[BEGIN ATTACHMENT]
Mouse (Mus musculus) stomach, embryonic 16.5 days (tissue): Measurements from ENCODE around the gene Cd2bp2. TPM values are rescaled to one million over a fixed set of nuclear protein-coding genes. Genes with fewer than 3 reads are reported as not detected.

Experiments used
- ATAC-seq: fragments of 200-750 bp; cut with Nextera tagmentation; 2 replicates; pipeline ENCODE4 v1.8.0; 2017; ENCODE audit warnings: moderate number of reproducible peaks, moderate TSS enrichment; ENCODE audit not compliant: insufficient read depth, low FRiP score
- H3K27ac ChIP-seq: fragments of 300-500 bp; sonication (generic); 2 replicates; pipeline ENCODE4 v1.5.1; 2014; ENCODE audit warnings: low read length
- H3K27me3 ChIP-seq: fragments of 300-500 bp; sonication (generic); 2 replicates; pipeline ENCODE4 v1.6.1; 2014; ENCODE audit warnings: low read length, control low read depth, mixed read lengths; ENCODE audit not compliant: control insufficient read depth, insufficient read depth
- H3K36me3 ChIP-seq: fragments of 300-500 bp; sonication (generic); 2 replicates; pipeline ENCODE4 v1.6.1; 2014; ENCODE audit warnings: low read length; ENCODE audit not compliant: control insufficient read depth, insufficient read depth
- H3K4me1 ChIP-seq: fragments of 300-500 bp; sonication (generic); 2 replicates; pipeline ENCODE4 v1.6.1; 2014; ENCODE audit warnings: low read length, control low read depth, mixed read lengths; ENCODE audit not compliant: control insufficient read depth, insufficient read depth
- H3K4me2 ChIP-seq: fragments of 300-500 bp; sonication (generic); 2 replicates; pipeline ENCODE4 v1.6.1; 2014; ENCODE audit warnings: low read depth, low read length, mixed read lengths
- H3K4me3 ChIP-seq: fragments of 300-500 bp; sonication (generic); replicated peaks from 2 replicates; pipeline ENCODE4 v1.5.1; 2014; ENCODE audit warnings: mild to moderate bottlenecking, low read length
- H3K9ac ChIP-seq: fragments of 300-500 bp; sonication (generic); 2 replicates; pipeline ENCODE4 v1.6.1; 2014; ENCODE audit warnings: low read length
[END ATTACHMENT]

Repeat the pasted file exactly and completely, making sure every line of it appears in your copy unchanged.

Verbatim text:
Mouse (Mus musculus) stomach, embryonic 16.5 days (tissue): Measurements from ENCODE around the gene Cd2bp2. TPM values are rescaled to one million over a fixed set of nuclear protein-coding genes. Genes with fewer than 3 reads are reported as not detected.

Experiments used
- ATAC-seq: fragments of 200-750 bp; cut with Nextera tagmentation; 2 replicates; pipeline ENCODE4 v1.8.0; 2017; ENCODE audit warnings: moderate number of reproducible peaks, moderate TSS enrichment; ENCODE audit not compliant: insufficient read depth, low FRiP score
- H3K27ac ChIP-seq: fragments of 300-500 bp; sonication (generic); 2 replicates; pipeline ENCODE4 v1.5.1; 2014; ENCODE audit warnings: low read length
- H3K27me3 ChIP-seq: fragments of 300-500 bp; sonication (generic); 2 replicates; pipeline ENCODE4 v1.6.1; 2014; ENCODE audit warnings: low read length, control low read depth, mixed read lengths; ENCODE audit not compliant: control insufficient read depth, insufficient read depth
- H3K36me3 ChIP-seq: fragments of 300-500 bp; sonication (generic); 2 replicates; pipeline ENCODE4 v1.6.1; 2014; ENCODE audit warnings: low read length; ENCODE audit not compliant: control insufficient read depth, insufficient read depth
- H3K4me1 ChIP-seq: fragments of 300-500 bp; sonication (generic); 2 replicates; pipeline ENCODE4 v1.6.1; 2014; ENCODE audit warnings: low read length, control low read depth, mixed read lengths; ENCODE audit not compliant: control insufficient read depth, insufficient read depth
- H3K4me2 ChIP-seq: fragments of 300-500 bp; sonication (generic); 2 replicates; pipeline ENCODE4 v1.6.1; 2014; ENCODE audit warnings: low read depth, low read length, mixed read lengths
- H3K4me3 ChIP-seq: fragments of 300-500 bp; sonication (generic); replicated peaks from 2 replicates; pipeline ENCODE4 v1.5.1; 2014; ENCODE audit warnings: mild to moderate bottlenecking, low read length
- H3K9ac ChIP-seq: fragments of 300-500 bp; sonication (generic); 2 replicates; pipeline ENCODE4 v1.6.1; 2014; ENCODE audit warnings: low read length